(Reuters) - U.S. women's national soccer team players said their focus will be on the field when they start their World Cup title defence in Paris next week despite their high-profile lawsuit against their soccer federation.
The players sued the federation in March with allegations of gender discrimination and complaints about lower wages and unfavourable working conditions.
The lawsuit came as a surprise given it was filed three months before the start of the World Cup, which kicked off in Paris on Friday. The United States take on Thailand in their first match on Tuesday.
"I think that to be on the U.S. Women's National Team is to have distractions all the time," midfielder Megan Rapinoe told Reuters in a recent interview.
"We're kind of used to it to be honest. We can hold multiple tasks in our hands at the same time.
"Nobody understands better the importance and the power of winning than this team so anything that would get in the way of that will definitely be brushed aside."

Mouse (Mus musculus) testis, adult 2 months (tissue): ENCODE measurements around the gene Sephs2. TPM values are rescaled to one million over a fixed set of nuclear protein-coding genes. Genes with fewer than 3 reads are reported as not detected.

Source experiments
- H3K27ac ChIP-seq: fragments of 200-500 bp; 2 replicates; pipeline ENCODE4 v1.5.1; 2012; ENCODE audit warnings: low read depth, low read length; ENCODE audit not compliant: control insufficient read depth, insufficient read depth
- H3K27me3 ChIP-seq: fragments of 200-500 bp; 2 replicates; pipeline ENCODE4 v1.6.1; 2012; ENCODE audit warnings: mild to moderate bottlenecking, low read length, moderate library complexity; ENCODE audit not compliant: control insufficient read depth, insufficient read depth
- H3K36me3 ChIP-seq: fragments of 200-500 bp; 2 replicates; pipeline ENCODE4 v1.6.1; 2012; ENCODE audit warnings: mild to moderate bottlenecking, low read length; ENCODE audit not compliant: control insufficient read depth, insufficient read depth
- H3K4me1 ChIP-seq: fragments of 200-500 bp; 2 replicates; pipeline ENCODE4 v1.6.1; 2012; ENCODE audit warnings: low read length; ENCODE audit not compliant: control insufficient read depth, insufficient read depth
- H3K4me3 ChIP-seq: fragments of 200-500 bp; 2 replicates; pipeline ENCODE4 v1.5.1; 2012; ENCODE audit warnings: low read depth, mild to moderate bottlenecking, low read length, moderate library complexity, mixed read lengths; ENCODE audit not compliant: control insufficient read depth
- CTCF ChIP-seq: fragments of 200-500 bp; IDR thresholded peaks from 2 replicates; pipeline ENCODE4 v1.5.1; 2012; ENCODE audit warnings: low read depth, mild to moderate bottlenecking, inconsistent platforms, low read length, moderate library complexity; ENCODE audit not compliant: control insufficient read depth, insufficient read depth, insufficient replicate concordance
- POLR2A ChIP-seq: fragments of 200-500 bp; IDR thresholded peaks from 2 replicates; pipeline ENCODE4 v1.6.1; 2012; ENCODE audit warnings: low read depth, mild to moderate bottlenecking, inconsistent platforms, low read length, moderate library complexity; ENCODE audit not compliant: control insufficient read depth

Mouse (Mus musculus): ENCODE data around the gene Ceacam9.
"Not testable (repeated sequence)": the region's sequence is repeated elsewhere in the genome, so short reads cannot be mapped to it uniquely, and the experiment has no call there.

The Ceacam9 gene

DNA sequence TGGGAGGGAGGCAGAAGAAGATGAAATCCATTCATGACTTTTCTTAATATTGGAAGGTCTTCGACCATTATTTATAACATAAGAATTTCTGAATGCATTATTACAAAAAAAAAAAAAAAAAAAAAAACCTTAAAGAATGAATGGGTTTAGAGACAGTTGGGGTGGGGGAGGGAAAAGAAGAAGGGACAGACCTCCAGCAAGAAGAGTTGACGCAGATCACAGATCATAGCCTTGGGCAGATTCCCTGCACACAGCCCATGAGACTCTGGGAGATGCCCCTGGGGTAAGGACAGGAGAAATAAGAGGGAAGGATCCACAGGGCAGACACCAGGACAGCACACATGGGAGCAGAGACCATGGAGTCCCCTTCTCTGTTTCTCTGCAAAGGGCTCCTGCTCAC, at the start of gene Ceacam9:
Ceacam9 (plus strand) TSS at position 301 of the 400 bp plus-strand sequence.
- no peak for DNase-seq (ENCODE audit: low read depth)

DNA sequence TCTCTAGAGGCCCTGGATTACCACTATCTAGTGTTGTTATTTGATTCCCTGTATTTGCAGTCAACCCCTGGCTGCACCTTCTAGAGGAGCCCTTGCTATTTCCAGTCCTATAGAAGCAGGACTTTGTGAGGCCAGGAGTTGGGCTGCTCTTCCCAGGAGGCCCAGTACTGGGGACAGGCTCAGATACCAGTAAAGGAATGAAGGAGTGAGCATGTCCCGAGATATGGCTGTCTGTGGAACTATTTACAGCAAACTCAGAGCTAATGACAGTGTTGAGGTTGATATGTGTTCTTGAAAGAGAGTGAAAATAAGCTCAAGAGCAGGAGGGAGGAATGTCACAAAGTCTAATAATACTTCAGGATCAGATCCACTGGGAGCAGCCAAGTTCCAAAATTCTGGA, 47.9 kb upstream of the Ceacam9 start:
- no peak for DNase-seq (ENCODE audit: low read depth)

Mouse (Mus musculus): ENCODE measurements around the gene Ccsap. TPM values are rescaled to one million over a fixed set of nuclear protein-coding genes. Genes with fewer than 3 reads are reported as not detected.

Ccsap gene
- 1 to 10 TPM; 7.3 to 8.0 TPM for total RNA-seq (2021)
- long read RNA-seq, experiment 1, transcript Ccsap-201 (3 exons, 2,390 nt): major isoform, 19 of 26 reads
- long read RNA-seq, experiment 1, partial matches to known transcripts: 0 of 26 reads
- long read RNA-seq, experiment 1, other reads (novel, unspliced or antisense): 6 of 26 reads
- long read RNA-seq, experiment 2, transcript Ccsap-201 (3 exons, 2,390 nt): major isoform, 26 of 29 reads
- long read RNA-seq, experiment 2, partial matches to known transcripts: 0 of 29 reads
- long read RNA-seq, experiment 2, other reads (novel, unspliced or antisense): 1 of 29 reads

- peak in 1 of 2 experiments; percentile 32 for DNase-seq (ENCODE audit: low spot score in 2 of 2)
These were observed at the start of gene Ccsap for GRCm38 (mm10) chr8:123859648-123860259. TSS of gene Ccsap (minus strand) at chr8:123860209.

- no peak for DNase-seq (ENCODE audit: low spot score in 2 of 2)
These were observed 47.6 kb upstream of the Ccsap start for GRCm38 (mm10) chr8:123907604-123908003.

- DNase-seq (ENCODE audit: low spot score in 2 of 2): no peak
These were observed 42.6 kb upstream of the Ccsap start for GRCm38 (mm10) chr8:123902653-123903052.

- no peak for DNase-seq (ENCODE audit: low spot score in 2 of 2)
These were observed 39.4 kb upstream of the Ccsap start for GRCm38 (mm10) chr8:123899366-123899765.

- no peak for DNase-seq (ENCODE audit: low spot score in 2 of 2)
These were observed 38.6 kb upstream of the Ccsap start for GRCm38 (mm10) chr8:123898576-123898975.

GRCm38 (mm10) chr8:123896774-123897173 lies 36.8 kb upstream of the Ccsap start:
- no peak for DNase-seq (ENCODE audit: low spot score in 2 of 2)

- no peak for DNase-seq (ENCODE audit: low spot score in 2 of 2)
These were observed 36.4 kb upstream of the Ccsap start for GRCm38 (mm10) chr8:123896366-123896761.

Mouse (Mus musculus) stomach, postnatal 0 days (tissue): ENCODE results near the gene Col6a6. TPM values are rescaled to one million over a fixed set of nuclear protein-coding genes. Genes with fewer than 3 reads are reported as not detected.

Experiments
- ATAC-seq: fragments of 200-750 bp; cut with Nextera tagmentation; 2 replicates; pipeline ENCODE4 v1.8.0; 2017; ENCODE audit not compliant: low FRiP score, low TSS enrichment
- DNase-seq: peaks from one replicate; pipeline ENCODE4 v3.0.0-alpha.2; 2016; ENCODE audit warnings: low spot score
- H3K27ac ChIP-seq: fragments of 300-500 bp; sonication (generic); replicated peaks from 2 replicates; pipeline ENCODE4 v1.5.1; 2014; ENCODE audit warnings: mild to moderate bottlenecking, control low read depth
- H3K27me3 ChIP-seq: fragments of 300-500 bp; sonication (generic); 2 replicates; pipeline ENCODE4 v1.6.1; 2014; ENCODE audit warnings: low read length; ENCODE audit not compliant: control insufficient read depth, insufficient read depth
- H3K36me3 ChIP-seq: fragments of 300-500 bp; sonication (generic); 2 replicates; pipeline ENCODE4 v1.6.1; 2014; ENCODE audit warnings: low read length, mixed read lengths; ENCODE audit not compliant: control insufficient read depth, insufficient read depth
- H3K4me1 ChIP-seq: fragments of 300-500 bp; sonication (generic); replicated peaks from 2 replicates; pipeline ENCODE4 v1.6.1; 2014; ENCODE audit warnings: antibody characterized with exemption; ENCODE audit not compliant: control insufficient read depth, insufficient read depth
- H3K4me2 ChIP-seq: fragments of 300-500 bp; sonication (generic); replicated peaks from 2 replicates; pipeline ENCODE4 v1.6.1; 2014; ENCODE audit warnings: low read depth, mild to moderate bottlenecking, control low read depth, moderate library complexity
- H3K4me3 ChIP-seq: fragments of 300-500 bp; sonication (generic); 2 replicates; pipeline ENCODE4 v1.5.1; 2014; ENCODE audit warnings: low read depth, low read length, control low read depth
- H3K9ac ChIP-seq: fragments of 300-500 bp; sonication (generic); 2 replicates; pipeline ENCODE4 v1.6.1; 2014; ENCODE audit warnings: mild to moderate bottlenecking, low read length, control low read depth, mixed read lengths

Defender Becky Sauerbrunn said that far from being a distraction, the lawsuit serves as a motivator for the team, who are favourites to win the tournament.
"If we are successful at the World Cup then we've got more eyes on us, more attention," she said.
"Obviously, we want to do well for many reasons but we also feel that if we are successful that also will help further our fight."
Asked about managing the locker-room as both a team representative and its head coach amid the lawsuit, Jill Ellis said the group was unified.
"I'm really fortunate to have an incredibly professional group of women," she said.
"There is no divide, it's very much a cohesive unit.
"We're working together and making this work. I understand, I'm a woman, I have a young daughter, I understand a lot of the bigger social issues out there but I also know right now the job is to get the team focused," she said.
"They are focused on one thing and that's our first game and going after this tournament."
(Reporting by Rory Carroll; Additional reporting by Amy Tennery, editing by Ed Osmond)
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